Why using a FIDO2 security key is important
Microsoft offers a great variety of options to use as your primary authentication method, when signing-in with your Azure AD identity using a browser.
- Username and Password
- Phonenumber and SMS
- Username and Passwordless phone sign-in
- Certificate-based authentication
- Windows Hello for Business
- FIDO2 security keys
For multi-factor authentication you can use any of the following methods.
- TOTP Authenticator App
- Microsoft Authenticator app
Please note that for Passwordless phone sign-in, Certificate-based authentication, Windows Hello for Business and FIDO2 security keys you cannot enforce a second factor since those methods are considered strong authentication methods.
SMS sign-in on the other hand is currently not supported with the requirement for a second factor.
It is very important to know that only three methods mentioned protect your users against phishing attacks.
- Certificate-based authentication
- Windows Hello for Business
- FIDO2 security keys
Why this is the case is best explored using one of the freely available phishing toolkits. As always, seeing is believing and I always learn best when tinkering myself.
This is the official description on the evilginx2 GitHub page. Together with Modlishka it was one of the first, easy to use reverse proxies, that demonstrated that a second factor alone does not protect the user from being phished.
Both projects do not attempt to fool the user with a website that looks almost like the original login website, they use reverse proxy techniques to forward the actual login website (e.g. login.microsoft[.]com) to the user. The phishing website is hosted on some domain the attacker has complete control over, so it is easy to get a valid certificate. evilnginx2 even automates this process using the Let’s Encrypt certificate service.
The attacker now sits between the target service (Azure AD) and the user and has complete access to the unencrypted data flowing through the proxy.
Instead of only harvesting the data from the POST requests, e.g. username and password, you can configure evilnginx2 phishlets to also safe the session cookies. Depending on the lifetime of the session cookie, the attackers now has multiple days or just a few hours to use this information to impersonate the user. Since the initial authentication was done with a second factor, the attacker is not requested for this information a second time.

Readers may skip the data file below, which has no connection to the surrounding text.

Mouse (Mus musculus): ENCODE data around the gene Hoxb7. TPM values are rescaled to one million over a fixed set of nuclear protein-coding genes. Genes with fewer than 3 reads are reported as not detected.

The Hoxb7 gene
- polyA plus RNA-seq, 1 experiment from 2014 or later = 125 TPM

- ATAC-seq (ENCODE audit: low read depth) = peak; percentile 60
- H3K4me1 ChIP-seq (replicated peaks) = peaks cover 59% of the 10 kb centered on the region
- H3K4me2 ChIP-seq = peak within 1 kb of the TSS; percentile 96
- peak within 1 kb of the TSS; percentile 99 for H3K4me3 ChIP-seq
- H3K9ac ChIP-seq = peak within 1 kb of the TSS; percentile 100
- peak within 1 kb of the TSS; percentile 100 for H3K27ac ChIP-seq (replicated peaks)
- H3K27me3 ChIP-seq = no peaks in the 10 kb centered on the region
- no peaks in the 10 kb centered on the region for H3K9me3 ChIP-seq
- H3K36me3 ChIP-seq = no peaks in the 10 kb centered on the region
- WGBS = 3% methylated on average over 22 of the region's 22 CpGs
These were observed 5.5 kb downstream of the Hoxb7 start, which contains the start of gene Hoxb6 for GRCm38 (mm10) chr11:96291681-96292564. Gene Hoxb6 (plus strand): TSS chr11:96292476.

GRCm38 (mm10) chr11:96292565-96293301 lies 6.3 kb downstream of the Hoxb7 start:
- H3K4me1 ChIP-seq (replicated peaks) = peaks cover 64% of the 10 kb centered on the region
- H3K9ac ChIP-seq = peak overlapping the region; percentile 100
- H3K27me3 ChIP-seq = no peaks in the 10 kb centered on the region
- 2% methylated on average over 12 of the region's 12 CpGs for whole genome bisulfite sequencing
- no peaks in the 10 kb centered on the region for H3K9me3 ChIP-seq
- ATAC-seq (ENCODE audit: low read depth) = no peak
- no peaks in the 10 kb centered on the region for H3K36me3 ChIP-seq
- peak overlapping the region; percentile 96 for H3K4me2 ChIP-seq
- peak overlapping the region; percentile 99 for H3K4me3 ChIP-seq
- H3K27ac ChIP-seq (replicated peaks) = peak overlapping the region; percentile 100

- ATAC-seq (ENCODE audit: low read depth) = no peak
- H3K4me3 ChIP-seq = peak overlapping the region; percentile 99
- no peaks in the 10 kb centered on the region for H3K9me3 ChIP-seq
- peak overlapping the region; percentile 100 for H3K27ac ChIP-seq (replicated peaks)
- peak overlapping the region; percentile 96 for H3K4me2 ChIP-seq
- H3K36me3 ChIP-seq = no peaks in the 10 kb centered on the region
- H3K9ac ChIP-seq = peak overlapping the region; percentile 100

email@example.com has received an email containing a phishing link with a convincing lure. Bob thinks he is accessing a OneDrive document.
The phishing domain used is
portal.demo.nottrustedbutlegit[.]de which has no resemblance to
login.microsoft[.]com. A real attacker would most likely choose something a bit closer to the original domain.
The attacker has configured evilnginx2 to capture the session cookies as well as username and password whenever possible.
The Azure AD administrator has created a conditional access policy that requires Bob to use MFA whenever he logs into any Cloud App.
Also to protect her users she has set the session control “Persistent browser session” to “Never persistent”. This prevents the browser to save the session cookie and forces a new sign-in every time the browser is started.
Sign-in using username, password and 2FA
Bob clicks on the link and is requested to login to Azure AD. He enters his username and password and receives and pop-up on the Microsoft Authenticator app.
Since he expects this, he approves the sign-in and is successfully logged in. But instead of the document he is redirected to www.office.com.
The attacker not only has captured the username and password but also the session cookie. Using the command
sessions she can inspect all this information and even copy out the session cookie for future use.
Passwordless phone sign-in
In this scenario bob clicks the link, but has configured the Microsoft Authenticator App as a passwordless method.
The attacker was “only” able to capture the username and the session cookie. Read on to see why this makes no real difference.
Sign-in using FIDO2 security keys
Bob is using an external FIDO2 security key or the Windows built-in (>1903) FIDO capability of Windows Hello as a secure way to authenticate.
Bob is unable to use the FIDO2 security key to login to the phishing website.
On the regular website of Microsoft (login.microsoft[.]com) he would be able to pick the credential he wants to use, but not on the fake domain the attacker is using.
Because of this, the attacker is not able to capture anything.
What’s the difference?
FIDO2/WebAuthn is using different methods to prevent phishing of credentials. In this attack a very simple, but super effective technique is used to prevent the user to sign-in.
The WebAuthn Client (the browser) compares the domain name with the Relying Party Identifier (RP ID) of the public keys in the FIDO2 security key. If a domain string matches it can be used as a method to sign-in. Otherwise the user is unable to use the credential stored in the key.
And since a machine is much better in comparing a string value to another string value, even a “good” phishing attack using a IDN domain that looks exactly like the target domain to the human eye is unable to bypass this protection.
Or could you easily sport the difference between
lοɡin.miсrοsoft.com. Not that easy, ain’t it?
The second one would read in punycode: xn–lin-9tb36o.xn–mirsoft-bpf28i.com.
On Bobs FIDO2 security there are two entries: